There are data across phyla demonstrating the induction of mutations, specifically the induction to G:C to T:A transversions following AFB1 exposure.

Taxonomic Applicability

The induction of G:C to T:A transversions following AFB1 exposure is seen in a wide variety of species from bacteria to mammals. Assays that measure mutation in surrogate genes (that is, genes unrelated to the critical cancer genes) can be used to evaluate the full spectrum of mutational events that can be induced by a chemical. One such system is the AS52 assay, an in vitro mammalian transgenic mutation assay that measures mutation in the gpt gene. After exposure to AFB1 in culture the predominant mutation is G:C to T:A transversion, although a number of other types of mutations were also seen (Wattanawaraporn et al., 2012). There is a species difference between adult mice and rats. No increase in MF is seen in the in vivo Big Blue™ mutation assay for mice exposed to AFB1. That is, Lac I mutations from the mice showed a spontaneous mutational spectrum. By contrast rats showed a large increase in MF with a large increase in G:C to T:A transversions (Dycaico et al., 1996). However, neonatal mice treated with AFB1 (6 mg/kg—a dose that induces tumors in neonates) do show an increase in cII mutation with G:C to T:A transversion as the major mutation. Adult mice treated at 6 and 60 mg/kg (doses that do not induce tumors) did not show a significant increase in cII mutations but did produce a different mutational spectrum than controls (Chen et al., 2010.)

References

List of the literature that was cited for this KE description. Ideally, the list of references, should conform, to the extent possible, with the OECD Style Guide (https://www.oecd.org/about/publishing/OECD-Style-Guide-Third-Edition.pdf) (OECD, 2015). More help

Bressac, B., Kew, M., Wands, J., & Ozturk, M. (1991). Selective G to T mutations of p53 gene in hepatocellular carcinoma from southern africa. Nature, 350(6317), 429-31. doi:10.1038/350429a

Chen, T., Heflich, R. H., Moore, M. M., & Mei, N. (2010). Differential mutagenicity of aflatoxin B1 in the liver of neonatal and adult mice. Environ Mol Mutagen, 51(2), 156-63. doi:10.1002/em.2051

Denissenko MF, Koudriakova TB, Smith L, O'Connor TR, Riggs AD, and Pfeifer GP). The p53 codon 249 mutational hotspot in hepatocellular carcinoma is not related to selective formation or persistence of aflatoxin B1 adducts. (Oncogene. 1998, Dec 10;17(23):3007-14.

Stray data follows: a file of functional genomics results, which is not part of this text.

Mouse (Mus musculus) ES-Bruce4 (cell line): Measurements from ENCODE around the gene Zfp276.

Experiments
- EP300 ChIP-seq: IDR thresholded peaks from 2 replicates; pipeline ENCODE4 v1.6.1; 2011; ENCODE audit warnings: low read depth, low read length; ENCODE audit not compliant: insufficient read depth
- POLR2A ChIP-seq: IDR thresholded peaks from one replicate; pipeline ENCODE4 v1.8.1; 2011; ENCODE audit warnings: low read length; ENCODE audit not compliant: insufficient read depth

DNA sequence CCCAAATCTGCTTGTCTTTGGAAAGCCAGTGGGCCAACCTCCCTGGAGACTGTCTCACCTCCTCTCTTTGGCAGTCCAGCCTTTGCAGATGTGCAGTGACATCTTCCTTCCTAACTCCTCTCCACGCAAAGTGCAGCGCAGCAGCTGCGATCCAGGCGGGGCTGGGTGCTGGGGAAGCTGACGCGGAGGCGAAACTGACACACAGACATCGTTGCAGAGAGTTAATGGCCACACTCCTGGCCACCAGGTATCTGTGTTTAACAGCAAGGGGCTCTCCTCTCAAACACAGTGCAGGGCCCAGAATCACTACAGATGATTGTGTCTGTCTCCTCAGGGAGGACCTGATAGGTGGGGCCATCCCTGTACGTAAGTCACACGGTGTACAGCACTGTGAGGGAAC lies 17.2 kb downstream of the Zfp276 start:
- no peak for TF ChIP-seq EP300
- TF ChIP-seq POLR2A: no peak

Dycaico, M. J., Stuart, G. R., Tobal, G. M., de Boer, J. G., Glickman, B. W., & Provost, G. S. (1996). Species-specific differences in hepatic mutant frequency and mutational spectrum among lambda/laci transgenic rats and mice following exposure to aflatoxin B1. Carcinogenesis, 17(11), 2347-56

Foster, P. L., Eisenstadt, E., & Miller, J. H. (1983). Base substitution mutations induced by metabolically activated aflatoxin B1. Proceedings of the National Academy of Sciences of the United States of America, 80(9), 2695-8.

Gouas, D., Shi, H., & Hainaut, P. (2009). The aflatoxin-induced TP53 mutation at codon 249 (R249S): Biomarker of exposure, early detection and target for therapy. Cancer Lett, 286(1), 29-37. doi:10.1016/j.canlet.2009.02.057

Hsu, I. C., Metcalf, R. A., Sun, T., Welsh, J. A., Wang, N. J., & Harris, C. C. (1991). Mutational hotspot in the p53 gene in human hepatocellular carcinomas. Nature, 350(6317), 427-8. doi:10.1038/350427a

Lin YC, Li L, Makarova AV, Burgers PM, Stone MP, Lloyd RS. (2014a). Error-prone replication bypass of the primary aflatoxin B1 DNA adduct, AFB1-N7-Gua. J Biol Chem. 289:18497-18506.

Lin YC, Li L, Makarova AV, Burgers PM, Stone MP, Lloyd RS. (2014b). Molecular basis of aflatoxin-induced mutagenesis-role of the aflatoxin B1-formamidopyrimidine adduct. Carcinogenesis 35(7):1461-1468

Parsons BL, Myers MB, Meng F, Wang Y, McKinzie PB. 2010. Oncomutations as biomarkers of cancer risk. Environ Mol Mutagen. 51(8-9):836-850.

Puisieux, A., Lim, S., Groopman, J., & Ozturk, M. (1991). Selective targeting of p53 gene mutational hotspots in human cancers by etiologically defined carcinogens. Cancer Res, 51(22), 6185-9.

Wattanawaraporn, R., Kim, M. Y., Adams, J., Trudel, L. J., Woo, L. L., Croy, R. G., . . . Wogan, G. N. (2012). AFB(1) -induced mutagenesis of the gpt gene in AS52 cells. Environ Mol Mutagen, 53(7), 567-73. doi:10.1002/em.2171